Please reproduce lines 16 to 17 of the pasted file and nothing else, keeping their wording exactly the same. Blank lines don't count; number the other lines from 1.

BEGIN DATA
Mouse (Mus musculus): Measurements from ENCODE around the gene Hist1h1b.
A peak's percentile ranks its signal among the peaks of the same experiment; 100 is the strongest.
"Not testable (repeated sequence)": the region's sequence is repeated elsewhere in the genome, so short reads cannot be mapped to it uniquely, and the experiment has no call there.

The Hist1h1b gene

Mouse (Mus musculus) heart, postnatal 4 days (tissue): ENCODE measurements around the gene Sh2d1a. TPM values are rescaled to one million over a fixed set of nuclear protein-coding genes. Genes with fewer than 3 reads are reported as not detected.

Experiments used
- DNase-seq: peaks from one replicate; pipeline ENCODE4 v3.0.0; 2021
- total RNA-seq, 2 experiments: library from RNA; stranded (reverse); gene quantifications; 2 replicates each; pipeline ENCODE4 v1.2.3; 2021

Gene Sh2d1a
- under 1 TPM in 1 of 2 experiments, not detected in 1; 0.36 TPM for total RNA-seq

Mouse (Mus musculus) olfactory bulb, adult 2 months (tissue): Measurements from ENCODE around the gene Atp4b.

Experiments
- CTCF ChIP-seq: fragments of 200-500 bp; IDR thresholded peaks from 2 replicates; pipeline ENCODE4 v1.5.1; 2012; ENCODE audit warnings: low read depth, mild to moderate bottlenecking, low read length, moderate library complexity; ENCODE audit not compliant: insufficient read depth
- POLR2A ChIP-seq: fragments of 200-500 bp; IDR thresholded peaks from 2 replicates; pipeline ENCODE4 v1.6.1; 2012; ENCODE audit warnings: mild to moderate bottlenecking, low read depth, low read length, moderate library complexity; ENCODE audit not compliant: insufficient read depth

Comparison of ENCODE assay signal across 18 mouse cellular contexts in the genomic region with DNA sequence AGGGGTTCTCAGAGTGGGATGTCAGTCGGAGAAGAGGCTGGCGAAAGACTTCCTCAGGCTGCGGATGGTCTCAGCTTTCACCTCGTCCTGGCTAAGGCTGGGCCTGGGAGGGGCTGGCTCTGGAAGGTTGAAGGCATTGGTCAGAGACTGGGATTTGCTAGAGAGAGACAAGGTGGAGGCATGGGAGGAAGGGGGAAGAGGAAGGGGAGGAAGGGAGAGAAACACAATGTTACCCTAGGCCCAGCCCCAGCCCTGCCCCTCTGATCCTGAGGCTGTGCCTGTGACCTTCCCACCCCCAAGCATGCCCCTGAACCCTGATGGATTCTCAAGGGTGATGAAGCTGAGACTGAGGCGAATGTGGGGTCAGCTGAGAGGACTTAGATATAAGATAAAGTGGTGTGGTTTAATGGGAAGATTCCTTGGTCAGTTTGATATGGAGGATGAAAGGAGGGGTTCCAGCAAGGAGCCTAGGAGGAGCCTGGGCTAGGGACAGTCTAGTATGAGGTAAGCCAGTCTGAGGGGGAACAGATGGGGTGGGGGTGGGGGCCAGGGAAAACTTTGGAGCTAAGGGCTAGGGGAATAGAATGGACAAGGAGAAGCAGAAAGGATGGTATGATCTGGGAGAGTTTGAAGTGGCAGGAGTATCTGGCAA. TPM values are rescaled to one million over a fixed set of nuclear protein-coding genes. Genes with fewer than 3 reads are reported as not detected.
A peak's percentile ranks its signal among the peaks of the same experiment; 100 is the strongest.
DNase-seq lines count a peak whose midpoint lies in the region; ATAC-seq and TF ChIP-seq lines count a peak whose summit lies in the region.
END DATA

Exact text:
A peak's percentile ranks its signal among the peaks of the same experiment; 100 is the strongest.
DNase-seq lines count a peak whose midpoint lies in the region; ATAC-seq and TF ChIP-seq lines count a peak whose summit lies in the region.